The Federal Aviation Administration performs the essential work of keeping airplanes from crashing into each other in the sky; in this episode, we take a look at the new law that temporarily funds the FAA and makes some important changes to aviation law. We also travel back in time to the week after 9/11 to examine the origin of the Transportation Security Administration (TSA) and we examine some ideas that the current leaders of Congress have for the future of air travel in the United States and beyond.
Rep. Justin Amash of Michigan tried to attach an amendment to the Department of Defense funding bill for 2014 which would have limited the government’s authority to collect our telephone records. The amendment failed but not by much; the episode highlights the debate. Continue reading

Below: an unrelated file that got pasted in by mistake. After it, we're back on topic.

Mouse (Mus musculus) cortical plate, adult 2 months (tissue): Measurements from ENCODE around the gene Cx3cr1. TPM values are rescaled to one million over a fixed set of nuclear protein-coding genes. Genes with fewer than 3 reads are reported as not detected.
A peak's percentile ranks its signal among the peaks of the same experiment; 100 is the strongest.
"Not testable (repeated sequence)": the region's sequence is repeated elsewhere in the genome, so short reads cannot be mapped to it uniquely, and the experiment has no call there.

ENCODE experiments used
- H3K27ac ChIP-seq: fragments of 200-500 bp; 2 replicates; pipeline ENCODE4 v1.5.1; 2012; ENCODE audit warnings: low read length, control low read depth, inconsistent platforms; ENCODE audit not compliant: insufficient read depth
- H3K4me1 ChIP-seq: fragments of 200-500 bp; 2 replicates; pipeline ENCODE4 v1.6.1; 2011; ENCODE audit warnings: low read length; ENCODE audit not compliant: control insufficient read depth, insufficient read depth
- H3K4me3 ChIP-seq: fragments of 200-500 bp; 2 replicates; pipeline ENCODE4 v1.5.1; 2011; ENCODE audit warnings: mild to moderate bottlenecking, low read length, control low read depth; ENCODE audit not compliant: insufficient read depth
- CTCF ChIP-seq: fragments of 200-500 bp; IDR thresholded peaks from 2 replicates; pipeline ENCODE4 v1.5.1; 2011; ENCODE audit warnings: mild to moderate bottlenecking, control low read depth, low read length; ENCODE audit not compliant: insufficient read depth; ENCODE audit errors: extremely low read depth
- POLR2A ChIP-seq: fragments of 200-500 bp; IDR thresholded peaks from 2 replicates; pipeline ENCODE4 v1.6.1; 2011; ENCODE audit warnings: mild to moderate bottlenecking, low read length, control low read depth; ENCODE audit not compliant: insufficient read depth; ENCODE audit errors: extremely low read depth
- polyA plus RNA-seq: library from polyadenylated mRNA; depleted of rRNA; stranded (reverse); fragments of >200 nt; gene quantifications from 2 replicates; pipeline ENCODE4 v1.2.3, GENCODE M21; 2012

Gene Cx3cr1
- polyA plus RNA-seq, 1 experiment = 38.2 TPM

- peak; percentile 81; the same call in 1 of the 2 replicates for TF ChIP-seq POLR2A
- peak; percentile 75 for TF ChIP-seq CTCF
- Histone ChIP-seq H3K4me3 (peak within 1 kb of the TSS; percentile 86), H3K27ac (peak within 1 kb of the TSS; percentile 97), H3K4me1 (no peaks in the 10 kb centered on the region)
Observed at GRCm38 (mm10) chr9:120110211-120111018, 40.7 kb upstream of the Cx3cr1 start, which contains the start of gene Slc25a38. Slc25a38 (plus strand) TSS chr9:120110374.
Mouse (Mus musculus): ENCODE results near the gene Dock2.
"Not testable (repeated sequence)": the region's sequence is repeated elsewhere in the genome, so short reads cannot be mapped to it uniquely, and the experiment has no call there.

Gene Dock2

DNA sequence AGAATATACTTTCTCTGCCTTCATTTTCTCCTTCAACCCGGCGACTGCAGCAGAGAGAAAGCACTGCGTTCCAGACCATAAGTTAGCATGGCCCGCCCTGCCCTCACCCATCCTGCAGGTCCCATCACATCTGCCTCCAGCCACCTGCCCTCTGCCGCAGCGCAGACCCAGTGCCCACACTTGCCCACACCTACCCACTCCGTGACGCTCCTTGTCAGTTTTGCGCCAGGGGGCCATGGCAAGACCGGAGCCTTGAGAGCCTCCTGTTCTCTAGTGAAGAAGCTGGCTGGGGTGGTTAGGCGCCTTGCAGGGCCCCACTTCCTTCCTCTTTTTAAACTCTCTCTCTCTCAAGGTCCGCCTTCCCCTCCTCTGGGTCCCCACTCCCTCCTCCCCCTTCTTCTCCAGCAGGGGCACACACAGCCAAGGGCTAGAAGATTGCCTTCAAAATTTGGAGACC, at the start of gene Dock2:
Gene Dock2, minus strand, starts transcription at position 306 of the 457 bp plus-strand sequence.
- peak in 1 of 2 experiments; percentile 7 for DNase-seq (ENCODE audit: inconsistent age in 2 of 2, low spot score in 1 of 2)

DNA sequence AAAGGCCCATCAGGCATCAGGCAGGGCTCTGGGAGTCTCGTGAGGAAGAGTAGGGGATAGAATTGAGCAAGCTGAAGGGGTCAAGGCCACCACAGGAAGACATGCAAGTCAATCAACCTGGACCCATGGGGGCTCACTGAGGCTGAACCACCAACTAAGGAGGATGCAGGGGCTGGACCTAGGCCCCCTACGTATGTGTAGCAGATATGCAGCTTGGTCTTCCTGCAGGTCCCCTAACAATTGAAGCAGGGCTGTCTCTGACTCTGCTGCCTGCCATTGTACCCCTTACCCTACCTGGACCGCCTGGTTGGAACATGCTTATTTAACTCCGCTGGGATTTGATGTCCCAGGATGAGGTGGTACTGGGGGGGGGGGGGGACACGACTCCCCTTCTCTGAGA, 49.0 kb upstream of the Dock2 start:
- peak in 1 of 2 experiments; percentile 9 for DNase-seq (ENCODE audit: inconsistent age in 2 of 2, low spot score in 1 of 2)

H.R. 624: The “Cyber Intelligence Sharing and Protection Act”, better known as CISPA, passed the House of Representatives and is now moving into the Senate. It’s a better bill than it was in the last Congress, but it’s still not ready to become law. Continue reading
No one really tried to avert the sequester, the House of Representatives travels in style, and something good actually happened this week in Congress. Continue reading
On Tuesday, January 22, the House of Representatives passed H.R. 307, a bill that prepares for chemical, biological, radiological, and nuclear threats. It passed overwhelmingly with only the Tea Party crowd voting ‘No’. Overall, the bill cuts funding in certain areas, orders special disaster preparedness plans be created to account for children and “at-risk individuals” (it’s not clear who “at-risk individuals” are), and allows unapproved, unlicensed medical products to be sold in case of an emergency. Oh yeah, it also loosens the definition of “emergency”. The bill now moves into the Senate.